Despite many disagreeing with his politics, his speeches, in particular this one, is remembered fondly across the political spectrum as an example of using humour effectively in debate.
“Most Annoying Person in Modern Politics”
Ed Balls was a well-known figure in Government as the Education Secretary and also in Opposition as the Shadow Chancellor from 2011-2015. His red-faced rants and constant mutterings under his breath during his time on the Opposition benches became a hilarious staple. Balls is no stranger to comedic events, becoming known for a Twitter cock-up where he seemingly wanted to search for himself but instead tweeted his name “Ed Balls” sparking an internet meme.
Clearly Prime Minister, David Cameron, became very frustrated with Balls’ constant musings, lashing out in a Prime Minister’s Questions in 2011. The exchange cultivated much laughter for a variety of reasons, the Prime Minister calling out his behaviour by telling him to “shut up” and referring to him as the “most annoying person in modern politics” then finally suggesting even Balls’ own leader would become aggravated by his outbursts.
The spat wasn’t just comic gold because of Cameron’s remarks but also because of Balls’ response; handing over a glass of water in a mocking bid for the Prime Minister to calm down.
Back in late 2015, extracts from an upcoming unofficial biography of David Cameron called Call Me Dave was leaked to the public prior to its release. What garnered the most attention and ignited a firestorm in social media, was an uncorroborated anecdote about how Cameron, in his university years, put a "private part of his anatomy" into a dead pig’s mouth as part of an initiation ceremony. The whole debacle became known as “PigGate”. All eyes descended on Parliament for any reference to the alleged event. It eventually came in the form of Kevin Brennan MP’s question.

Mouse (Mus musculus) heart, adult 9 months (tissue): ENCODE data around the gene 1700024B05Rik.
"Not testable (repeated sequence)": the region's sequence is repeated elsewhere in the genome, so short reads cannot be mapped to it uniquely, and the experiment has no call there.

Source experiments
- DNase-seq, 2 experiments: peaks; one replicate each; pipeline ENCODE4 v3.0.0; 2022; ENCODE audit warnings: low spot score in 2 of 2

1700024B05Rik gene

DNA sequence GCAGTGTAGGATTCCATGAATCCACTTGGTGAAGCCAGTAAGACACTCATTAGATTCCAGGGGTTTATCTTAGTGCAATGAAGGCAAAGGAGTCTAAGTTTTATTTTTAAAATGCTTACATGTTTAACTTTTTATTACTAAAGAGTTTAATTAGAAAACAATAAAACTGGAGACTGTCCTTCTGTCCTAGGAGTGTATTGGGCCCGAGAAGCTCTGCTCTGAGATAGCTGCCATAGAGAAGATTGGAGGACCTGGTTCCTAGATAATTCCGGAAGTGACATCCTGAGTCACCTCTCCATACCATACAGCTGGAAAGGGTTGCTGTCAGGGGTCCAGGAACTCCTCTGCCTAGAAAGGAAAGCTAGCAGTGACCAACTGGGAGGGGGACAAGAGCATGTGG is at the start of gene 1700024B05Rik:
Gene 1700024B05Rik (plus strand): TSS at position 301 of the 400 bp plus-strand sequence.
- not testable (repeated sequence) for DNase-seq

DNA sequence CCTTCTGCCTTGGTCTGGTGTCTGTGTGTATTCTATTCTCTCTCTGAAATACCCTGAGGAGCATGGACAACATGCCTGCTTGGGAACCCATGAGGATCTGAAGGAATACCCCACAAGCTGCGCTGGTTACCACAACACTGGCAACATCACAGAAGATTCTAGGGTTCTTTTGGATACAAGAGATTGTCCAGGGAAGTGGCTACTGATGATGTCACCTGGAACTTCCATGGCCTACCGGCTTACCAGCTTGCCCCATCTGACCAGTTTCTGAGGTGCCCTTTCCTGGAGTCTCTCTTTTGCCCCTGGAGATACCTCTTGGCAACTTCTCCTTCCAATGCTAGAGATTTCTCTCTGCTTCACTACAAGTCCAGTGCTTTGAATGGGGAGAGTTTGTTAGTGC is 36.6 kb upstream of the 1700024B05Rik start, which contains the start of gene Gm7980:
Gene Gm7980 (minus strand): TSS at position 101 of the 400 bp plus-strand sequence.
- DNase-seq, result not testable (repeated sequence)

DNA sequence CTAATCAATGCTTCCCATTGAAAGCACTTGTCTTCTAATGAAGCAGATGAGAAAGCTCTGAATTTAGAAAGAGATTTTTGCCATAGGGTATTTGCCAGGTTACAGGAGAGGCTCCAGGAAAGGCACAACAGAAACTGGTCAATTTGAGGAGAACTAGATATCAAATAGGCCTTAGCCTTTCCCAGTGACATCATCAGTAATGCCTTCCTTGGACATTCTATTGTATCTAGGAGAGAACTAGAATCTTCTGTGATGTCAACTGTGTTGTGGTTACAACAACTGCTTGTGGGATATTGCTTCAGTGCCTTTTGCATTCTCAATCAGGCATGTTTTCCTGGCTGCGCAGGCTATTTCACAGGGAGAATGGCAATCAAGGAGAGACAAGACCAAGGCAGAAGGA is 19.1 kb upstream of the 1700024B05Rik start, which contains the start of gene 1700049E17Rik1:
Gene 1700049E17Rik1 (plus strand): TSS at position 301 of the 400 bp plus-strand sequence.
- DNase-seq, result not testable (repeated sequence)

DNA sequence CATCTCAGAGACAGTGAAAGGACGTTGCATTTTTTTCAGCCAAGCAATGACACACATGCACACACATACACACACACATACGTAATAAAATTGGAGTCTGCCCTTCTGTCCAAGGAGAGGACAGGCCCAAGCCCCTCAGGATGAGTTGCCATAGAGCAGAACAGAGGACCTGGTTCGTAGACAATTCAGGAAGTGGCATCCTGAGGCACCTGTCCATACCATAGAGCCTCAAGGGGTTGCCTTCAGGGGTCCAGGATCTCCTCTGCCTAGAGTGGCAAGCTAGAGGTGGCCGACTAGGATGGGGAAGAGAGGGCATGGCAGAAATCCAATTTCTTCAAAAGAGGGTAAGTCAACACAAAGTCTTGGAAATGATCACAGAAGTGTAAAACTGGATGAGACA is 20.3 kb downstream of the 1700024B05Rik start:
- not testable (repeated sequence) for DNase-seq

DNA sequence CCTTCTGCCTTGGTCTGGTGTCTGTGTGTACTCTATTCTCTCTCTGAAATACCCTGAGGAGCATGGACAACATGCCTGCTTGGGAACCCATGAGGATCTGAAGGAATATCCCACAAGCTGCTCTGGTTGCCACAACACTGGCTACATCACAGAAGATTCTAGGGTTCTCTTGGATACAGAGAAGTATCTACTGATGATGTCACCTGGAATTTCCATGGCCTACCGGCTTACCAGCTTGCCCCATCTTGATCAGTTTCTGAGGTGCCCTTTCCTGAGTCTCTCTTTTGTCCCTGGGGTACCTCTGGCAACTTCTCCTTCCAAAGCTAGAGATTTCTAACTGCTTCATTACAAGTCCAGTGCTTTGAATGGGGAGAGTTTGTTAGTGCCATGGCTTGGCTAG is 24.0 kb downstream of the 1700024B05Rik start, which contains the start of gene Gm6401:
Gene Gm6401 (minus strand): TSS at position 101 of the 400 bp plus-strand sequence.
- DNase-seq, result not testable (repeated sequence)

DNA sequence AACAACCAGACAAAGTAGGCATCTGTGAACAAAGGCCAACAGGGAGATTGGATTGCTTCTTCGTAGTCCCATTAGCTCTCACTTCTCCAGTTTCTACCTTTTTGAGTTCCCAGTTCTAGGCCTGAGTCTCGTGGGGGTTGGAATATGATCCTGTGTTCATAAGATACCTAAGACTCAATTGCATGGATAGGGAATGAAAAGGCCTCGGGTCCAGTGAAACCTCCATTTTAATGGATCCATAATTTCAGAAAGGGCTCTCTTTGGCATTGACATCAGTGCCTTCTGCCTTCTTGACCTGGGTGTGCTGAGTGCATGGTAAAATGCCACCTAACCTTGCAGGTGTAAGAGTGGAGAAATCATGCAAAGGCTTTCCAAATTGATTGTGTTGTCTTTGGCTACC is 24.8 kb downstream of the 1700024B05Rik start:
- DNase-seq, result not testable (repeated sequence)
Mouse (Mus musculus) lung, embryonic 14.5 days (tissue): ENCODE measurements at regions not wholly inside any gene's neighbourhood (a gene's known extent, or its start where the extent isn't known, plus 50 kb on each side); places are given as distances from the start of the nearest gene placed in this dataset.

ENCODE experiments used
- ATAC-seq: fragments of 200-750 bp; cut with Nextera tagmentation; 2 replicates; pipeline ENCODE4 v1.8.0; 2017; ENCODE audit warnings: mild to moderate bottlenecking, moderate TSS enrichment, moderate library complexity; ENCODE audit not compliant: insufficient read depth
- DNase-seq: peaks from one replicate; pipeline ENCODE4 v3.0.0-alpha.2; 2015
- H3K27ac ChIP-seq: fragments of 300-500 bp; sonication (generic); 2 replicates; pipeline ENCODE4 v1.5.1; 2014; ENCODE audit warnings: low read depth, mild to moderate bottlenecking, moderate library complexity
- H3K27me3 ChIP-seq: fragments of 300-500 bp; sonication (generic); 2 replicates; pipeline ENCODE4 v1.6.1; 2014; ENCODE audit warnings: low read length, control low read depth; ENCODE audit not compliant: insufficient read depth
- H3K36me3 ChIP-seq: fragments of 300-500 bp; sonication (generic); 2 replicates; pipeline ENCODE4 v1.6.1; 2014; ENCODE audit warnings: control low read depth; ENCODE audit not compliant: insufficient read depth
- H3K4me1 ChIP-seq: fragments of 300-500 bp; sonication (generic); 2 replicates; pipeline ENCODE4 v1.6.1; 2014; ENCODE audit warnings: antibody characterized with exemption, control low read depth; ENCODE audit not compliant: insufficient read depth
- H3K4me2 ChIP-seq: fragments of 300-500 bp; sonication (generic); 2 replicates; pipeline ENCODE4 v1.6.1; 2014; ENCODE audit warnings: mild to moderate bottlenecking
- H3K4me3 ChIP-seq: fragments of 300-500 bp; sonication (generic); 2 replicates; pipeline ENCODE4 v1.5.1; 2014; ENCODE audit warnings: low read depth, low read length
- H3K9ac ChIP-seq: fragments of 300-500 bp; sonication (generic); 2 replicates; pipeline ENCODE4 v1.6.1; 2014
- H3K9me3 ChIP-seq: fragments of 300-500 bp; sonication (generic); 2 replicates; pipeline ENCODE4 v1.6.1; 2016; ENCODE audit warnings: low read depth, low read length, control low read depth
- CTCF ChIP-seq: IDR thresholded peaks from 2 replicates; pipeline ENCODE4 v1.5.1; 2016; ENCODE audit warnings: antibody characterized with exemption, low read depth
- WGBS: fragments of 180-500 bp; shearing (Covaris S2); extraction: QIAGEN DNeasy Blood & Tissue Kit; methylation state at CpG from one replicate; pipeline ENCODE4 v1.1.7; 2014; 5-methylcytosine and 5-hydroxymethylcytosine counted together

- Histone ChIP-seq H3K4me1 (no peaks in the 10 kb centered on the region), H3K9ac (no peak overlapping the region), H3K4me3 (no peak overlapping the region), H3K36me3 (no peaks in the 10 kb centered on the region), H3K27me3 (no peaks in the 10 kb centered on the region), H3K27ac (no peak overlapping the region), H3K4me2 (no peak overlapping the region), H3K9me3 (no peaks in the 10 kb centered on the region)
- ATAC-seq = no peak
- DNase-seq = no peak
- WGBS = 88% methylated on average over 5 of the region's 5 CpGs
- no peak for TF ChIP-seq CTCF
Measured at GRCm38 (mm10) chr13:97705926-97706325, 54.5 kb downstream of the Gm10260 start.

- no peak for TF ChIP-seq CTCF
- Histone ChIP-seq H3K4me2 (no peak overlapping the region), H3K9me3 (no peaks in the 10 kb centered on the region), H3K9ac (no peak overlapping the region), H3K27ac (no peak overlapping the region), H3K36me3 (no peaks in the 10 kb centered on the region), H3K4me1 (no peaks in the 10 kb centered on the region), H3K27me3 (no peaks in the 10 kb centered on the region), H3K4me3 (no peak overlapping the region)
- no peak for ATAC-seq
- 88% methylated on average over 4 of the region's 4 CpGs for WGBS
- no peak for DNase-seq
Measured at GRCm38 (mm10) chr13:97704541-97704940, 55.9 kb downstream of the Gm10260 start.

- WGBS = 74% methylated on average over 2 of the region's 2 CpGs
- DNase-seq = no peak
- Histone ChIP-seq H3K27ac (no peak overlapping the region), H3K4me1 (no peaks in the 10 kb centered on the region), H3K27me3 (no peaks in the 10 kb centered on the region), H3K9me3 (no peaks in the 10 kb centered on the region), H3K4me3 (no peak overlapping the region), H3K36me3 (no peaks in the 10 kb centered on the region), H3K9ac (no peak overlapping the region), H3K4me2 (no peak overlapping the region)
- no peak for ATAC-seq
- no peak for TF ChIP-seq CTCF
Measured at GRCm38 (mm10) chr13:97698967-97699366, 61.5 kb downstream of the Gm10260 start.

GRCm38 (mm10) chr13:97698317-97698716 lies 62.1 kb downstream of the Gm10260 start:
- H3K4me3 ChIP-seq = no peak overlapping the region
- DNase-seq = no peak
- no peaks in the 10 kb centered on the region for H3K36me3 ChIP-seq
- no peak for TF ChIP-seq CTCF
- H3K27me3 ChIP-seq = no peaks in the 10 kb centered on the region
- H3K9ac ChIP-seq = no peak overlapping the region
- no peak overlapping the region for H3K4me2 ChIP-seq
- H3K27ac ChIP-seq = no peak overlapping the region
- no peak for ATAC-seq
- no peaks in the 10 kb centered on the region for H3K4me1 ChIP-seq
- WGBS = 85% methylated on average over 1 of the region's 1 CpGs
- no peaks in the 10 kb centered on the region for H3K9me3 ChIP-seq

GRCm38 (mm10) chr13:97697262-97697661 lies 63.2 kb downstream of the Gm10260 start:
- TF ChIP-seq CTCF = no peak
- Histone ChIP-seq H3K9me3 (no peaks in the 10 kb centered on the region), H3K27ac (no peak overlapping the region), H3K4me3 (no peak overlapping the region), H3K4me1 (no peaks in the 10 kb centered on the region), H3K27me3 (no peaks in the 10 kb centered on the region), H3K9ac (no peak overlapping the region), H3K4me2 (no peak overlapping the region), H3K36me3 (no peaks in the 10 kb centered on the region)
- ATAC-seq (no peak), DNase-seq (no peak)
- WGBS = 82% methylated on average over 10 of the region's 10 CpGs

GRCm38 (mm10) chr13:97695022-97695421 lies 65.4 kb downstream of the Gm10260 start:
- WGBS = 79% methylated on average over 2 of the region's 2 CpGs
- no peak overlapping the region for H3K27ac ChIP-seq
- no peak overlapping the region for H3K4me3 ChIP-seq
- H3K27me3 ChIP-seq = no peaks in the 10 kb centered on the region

In reference to Call Me Dave he highlighted discrepancies between Cameron’s various stances on a taxation issue, a relevant point to be brought to public attention. Brennan, with a subtle caveat, ends his questioning by softly poking fun at “PigGate” – stating “clearly someone’s telling porkies”.
This first reference to "PigGate” in Parliament was handled in a genius way, by slipping it in without being too obscene - Satisfying the public with a cheeky wink towards the recent events that had transpired.
Dangers of Coke
Back in 2011 the then Chancellor, George Osborne, was accused of being a user of cocaine by an ex-dominatrix. This was the catalyst for a lot of online speculation. This, coupled with his somewhat bizarre ‘spaced-out’ behaviour in Parliament, led many to jump to the conclusion that he was still a cocaine addict. This became so widespread that even MPs made reference to it.